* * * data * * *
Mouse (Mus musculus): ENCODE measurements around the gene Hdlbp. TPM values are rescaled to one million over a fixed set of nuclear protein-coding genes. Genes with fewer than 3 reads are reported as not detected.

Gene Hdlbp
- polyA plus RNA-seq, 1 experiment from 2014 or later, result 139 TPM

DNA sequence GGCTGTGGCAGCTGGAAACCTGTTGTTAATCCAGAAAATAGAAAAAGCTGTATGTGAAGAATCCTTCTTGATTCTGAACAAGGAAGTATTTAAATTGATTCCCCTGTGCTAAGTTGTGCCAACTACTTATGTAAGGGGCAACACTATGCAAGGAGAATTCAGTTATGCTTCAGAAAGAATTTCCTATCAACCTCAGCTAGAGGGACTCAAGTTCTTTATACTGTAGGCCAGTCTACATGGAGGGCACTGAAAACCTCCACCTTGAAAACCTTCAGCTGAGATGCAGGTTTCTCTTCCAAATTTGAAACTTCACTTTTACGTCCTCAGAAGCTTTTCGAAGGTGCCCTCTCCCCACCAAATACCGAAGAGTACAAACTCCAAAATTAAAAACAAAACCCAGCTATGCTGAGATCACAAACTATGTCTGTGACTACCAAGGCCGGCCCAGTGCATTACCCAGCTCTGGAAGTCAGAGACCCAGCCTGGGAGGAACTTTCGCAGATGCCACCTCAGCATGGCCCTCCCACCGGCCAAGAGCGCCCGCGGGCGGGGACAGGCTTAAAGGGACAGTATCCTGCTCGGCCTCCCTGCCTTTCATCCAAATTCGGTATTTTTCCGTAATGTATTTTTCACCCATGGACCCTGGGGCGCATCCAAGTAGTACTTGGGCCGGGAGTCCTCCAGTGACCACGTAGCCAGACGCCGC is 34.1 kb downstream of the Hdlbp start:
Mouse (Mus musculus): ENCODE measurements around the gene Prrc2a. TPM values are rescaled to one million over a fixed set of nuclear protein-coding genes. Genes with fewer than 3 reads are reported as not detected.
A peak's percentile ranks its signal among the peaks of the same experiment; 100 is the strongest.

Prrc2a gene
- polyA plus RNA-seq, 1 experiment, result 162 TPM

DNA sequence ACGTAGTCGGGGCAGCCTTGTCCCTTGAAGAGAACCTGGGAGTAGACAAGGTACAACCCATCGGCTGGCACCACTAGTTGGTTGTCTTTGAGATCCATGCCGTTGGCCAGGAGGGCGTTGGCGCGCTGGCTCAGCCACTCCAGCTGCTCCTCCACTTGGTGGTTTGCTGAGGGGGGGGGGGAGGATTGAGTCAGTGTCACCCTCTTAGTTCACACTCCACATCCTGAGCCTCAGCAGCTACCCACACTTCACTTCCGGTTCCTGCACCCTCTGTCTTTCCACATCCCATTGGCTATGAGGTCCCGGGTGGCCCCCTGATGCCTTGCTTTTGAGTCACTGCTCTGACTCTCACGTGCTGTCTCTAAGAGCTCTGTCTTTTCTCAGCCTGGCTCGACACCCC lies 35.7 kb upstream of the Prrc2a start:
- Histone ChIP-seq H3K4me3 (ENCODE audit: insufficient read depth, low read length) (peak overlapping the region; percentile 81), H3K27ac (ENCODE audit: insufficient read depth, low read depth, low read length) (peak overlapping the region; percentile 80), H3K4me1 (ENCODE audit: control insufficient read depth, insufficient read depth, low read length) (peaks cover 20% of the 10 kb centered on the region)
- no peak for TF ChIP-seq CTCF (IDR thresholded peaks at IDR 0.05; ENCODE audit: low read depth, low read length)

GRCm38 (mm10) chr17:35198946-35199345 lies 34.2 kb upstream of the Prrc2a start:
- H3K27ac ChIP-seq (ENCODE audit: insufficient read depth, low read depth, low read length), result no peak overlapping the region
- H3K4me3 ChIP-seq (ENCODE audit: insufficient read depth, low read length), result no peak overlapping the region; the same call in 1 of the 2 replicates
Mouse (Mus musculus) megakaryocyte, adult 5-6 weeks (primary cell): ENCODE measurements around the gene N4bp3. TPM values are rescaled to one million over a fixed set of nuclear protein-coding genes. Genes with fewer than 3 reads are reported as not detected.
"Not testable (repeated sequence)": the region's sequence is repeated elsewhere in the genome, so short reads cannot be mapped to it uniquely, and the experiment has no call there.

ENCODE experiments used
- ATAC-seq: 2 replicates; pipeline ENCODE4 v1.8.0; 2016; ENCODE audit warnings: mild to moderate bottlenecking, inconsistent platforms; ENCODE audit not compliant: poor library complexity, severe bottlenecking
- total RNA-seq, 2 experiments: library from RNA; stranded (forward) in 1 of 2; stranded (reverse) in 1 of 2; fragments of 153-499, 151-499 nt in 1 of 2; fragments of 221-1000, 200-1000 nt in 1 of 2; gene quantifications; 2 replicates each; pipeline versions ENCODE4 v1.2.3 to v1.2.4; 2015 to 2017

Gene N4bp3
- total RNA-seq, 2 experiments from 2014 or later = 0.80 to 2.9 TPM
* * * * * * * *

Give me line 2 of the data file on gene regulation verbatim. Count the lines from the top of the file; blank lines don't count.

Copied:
Gene Hdlbp